While the judicial deference to church authority is mandatory in disputes involving "discipline, faith, or ecclesiastical rule, custom, or law," this is not necessarily the case in church property disputes that do not implicate such issues. If a church property dispute can be resolved without inquiring into church doctrine or practice, then there are several potential ways for the courts to intervene. The Texas Supreme Court noted that the neutral principles of law approach was one such method, and it officially sanctioned it as the applicable rule for the resolution of church property disputes by Texas courts so long as the deference rule does not apply.
What, then, is the neutral principles of law approach to resolving church property disputes that do not implicate church doctrine? The court explained: "Under the neutral principles methodology, ownership of disputed property is determined by applying generally applicable law and legal principles. That application will usually include considering evidence such as deeds to the properties, terms of the local church charter (including articles of incorporation and bylaws, if any), and relevant provisions of governing documents of the general church."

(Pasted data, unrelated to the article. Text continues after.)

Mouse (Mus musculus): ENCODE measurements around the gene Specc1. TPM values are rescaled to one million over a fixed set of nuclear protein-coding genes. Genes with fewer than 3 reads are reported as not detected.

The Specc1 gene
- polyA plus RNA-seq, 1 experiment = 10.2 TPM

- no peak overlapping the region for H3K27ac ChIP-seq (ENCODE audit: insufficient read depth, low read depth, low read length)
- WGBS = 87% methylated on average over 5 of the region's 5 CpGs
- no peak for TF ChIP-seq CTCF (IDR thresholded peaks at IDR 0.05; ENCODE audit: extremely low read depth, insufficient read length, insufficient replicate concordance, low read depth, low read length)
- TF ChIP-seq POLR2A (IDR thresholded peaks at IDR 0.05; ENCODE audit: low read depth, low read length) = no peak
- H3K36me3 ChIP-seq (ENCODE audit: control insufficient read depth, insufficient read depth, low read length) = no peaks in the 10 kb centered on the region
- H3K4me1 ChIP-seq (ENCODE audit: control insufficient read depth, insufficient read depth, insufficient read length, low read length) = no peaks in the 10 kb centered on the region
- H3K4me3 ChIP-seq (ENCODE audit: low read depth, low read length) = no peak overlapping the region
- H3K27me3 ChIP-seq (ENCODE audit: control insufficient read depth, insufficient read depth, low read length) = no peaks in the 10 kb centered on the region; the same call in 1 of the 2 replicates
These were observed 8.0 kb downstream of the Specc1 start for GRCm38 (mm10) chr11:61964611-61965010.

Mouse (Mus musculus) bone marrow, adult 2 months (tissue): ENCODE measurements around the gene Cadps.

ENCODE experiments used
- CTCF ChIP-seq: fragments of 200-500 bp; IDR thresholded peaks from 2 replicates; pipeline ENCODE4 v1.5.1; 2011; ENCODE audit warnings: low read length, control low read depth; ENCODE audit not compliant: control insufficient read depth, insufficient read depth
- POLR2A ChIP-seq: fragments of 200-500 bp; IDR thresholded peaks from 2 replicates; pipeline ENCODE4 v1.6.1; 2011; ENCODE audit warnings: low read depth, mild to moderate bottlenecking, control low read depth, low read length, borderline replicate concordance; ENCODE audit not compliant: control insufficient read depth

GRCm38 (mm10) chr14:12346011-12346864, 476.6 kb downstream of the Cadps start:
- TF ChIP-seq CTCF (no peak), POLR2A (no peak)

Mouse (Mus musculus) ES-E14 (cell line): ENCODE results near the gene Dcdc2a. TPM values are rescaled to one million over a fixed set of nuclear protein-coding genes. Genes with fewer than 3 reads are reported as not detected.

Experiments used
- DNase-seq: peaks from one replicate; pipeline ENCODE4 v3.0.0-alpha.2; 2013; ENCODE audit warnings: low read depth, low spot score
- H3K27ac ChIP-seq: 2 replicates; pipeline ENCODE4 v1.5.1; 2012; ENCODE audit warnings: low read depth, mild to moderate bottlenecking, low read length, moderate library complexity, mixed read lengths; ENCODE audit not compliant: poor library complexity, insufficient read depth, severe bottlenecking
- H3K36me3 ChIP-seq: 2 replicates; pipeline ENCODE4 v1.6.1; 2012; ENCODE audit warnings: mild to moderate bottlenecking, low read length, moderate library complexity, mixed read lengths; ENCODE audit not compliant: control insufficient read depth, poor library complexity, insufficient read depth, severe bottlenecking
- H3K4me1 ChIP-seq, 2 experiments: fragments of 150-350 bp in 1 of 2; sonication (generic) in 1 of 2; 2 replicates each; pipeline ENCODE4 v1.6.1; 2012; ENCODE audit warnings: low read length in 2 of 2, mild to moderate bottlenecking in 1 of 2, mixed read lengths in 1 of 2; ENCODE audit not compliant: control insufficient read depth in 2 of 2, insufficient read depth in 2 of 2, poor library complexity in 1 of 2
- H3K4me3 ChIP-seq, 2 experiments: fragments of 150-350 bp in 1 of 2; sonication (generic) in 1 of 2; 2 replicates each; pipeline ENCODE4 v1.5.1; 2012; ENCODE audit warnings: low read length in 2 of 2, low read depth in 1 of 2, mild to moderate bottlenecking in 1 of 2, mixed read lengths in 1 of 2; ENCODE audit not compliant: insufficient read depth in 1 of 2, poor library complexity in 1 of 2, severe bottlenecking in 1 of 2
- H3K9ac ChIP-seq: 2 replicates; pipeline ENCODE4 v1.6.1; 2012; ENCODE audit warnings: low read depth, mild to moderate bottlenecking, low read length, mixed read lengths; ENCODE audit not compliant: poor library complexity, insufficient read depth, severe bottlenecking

The national church insisted that, under the neutral principles of law approach, the courts should apply the Dennis Canon, and award title to the national church or diocese. In support of this argument, the national church claimed that, according to the United States Supreme Court's decision in Jones v. Wolfe, 443 U.S. 595 (1979), "a superior hierarchical church organization's amendment to its constitution to include a trust provision is sufficient to establish a trust in property held by its subordinate churches." The national church pointed to the following excerpt from the Supreme Court's ruling in Jones:
At any time before the dispute erupts, the parties can ensure, if they so desire, that the faction loyal to the hierarchical church will retain the church property. They can modify the deeds or the corporate charter to include a right of reversion or trust in favor of the general church. Alternatively, the constitution of the general church can be made to recite an express trust in favor of the denominational church. The burden involved in taking such steps will be minimal. And the civil courts will be bound to give effect to the result indicated by the parties, provided it is embodied in some legally cognizable form.
The court disagreed that the Dennis Canon was dispositive, for several reasons. First, the national church's pleadings and briefs only claimed that the church's property was retained by the national church as a result of the deference rule. The status of the property under the neutral principles of law approach was not addressed. Since the court rejected the deference rule in church property disputes, the national church's appeal to the deference rule was unavailing.